‘And the Grinch, with his grinch-feet ice-cold in the snow, Stood puzzling and puzzling: “How could it be so?” “It came with out ribbons! It came without tags!” “It came without packages, boxes or bags!” And he puzzled three hours, till his puzzler was sore. Then the Grinch thought of something he hadn’t before! “Maybe Christmas,” he thought, “doesn’t come from a store.” “Maybe Christmas…perhaps…means a little bit more!”‘ – Dr. Seuss, How the Grinch Stole Christmas
Dr. Seuss’ beloved Christmas classic features the humbug Grinch, whose scheme to end Christmas is focused on the gifts, decorations, and food for the holiday. He is convinced that he knows what this special day with its attendant joy and “noise, noise, noise” is all about. But to his surprise, and perhaps that of Seuss’ reader, Christmas “perhaps…means a little bit more.” For Christians in the time of preparation for Christmas, that is, the season of Advent, how do we avoid becoming a grinch in the lives of our families and friends?
For Christians, Christmas does mean a lot more than these things, and this fact is essential to a proper preparation for that day. The season of preparation is the season of Advent. This season of the church is intended to focus our hearts on Jesus’ coming; his first coming in Bethlehem, and his second coming when he shall judge the living and the dead. It is a time of self-reflection and penitence. But these themes run counter to the pressures of Christmas as expressed in the cards, decorations, parties, food, and gifts.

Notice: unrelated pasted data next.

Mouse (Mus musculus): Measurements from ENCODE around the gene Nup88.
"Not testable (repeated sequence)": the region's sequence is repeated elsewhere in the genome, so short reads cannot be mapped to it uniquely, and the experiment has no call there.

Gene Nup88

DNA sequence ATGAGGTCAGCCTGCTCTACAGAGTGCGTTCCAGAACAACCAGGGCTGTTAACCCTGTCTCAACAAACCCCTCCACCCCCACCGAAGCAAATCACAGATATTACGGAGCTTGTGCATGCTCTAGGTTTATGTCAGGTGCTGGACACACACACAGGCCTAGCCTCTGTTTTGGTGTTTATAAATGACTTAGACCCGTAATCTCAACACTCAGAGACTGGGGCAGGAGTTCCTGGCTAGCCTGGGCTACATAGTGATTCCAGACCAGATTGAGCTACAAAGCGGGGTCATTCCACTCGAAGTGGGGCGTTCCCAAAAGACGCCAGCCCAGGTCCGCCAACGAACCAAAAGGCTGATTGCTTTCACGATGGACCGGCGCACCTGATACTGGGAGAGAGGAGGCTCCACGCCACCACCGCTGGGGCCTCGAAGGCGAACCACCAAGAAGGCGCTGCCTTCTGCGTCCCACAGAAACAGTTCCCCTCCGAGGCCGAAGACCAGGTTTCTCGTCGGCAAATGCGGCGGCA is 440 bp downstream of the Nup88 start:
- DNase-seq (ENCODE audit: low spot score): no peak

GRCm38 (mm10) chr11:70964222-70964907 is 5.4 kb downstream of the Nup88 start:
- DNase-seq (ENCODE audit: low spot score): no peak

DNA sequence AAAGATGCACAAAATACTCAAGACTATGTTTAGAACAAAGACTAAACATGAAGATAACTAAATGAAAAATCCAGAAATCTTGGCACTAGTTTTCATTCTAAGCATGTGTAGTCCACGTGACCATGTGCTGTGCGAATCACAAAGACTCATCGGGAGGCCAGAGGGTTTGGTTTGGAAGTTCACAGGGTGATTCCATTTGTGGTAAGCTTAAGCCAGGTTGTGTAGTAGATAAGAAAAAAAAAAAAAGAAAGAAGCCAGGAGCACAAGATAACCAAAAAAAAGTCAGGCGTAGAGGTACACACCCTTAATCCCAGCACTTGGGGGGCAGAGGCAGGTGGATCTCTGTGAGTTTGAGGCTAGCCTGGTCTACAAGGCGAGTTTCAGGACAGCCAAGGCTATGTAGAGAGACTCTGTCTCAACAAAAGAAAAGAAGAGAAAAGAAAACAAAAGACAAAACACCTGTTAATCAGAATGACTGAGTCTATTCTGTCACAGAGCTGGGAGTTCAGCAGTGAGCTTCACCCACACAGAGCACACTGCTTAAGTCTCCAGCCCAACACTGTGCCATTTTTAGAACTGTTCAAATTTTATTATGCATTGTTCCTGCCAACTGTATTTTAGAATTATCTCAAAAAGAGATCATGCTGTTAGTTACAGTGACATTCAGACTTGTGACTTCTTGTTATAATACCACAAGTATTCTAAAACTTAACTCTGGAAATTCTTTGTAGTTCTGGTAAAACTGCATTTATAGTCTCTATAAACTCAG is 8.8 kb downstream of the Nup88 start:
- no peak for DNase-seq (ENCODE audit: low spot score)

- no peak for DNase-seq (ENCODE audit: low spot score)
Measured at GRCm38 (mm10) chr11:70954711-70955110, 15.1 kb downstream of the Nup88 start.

How then do we live during this time? Should we become grinch-like and withdraw or grumble or sabotage? No. We are called to engage in the festivities as a way to rejoice with those who are rejoicing. But we do need some practice(s) that will anchor our hearts in the deep realities of Advent so that we can arrive at the celebration of Bethlehem ready, and not exhausted or misdirected. I will suggest a personal practice below, and in another post Fr. Chris will have some for us as families to take up.
The discipline that I am suggesting for all of us to take up this season of Advent is the daily reading of Scripture according to the Daily Office lectionary of the church. These readings, like so many of the tools in the Anglican tool box, provide us a structure for growth, like a trestle for a vine. The lectionary gives us a psalm or two to read, an Old Testament passage, and a New Testament passage each day. By attending to Scripture each day, we are opening our lives to the voice of God and for that voice to remind us of the deeper reality of His present reign and intention to complete that reign one day through the Second Coming of Christ. With such a focus, we can both prepare for His coming in a sober way, and engage in the festivities of the season with the depth provided for us in Scripture.
We will have the schedule of readings printed out and on hand throughout Advent. If you would like a digital copy of the schedule, feel free to reach out to us.